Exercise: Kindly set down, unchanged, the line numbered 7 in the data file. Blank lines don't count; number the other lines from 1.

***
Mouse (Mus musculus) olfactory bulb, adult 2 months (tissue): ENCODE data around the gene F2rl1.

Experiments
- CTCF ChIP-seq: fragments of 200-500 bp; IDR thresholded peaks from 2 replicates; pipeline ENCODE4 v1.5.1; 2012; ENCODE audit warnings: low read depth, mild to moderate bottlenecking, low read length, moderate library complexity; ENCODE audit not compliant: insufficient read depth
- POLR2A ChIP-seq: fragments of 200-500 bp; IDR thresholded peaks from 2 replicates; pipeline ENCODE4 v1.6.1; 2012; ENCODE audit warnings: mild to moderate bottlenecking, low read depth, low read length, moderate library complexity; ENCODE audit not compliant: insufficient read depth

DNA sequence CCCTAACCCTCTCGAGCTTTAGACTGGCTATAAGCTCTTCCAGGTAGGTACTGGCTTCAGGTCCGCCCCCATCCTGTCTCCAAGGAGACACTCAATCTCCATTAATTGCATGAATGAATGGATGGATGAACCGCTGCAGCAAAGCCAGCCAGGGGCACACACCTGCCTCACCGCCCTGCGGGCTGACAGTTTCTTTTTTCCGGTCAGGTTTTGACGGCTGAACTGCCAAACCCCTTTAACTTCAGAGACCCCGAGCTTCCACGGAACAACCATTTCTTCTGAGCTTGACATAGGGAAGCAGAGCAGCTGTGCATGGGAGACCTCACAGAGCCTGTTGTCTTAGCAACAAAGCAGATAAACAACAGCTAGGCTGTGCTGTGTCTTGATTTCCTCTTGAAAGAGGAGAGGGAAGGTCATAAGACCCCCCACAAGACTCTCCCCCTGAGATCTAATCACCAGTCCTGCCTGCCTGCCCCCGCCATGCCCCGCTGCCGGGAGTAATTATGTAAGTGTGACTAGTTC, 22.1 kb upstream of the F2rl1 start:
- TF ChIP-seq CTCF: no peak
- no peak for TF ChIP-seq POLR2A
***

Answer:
- no peak for TF ChIP-seq POLR2A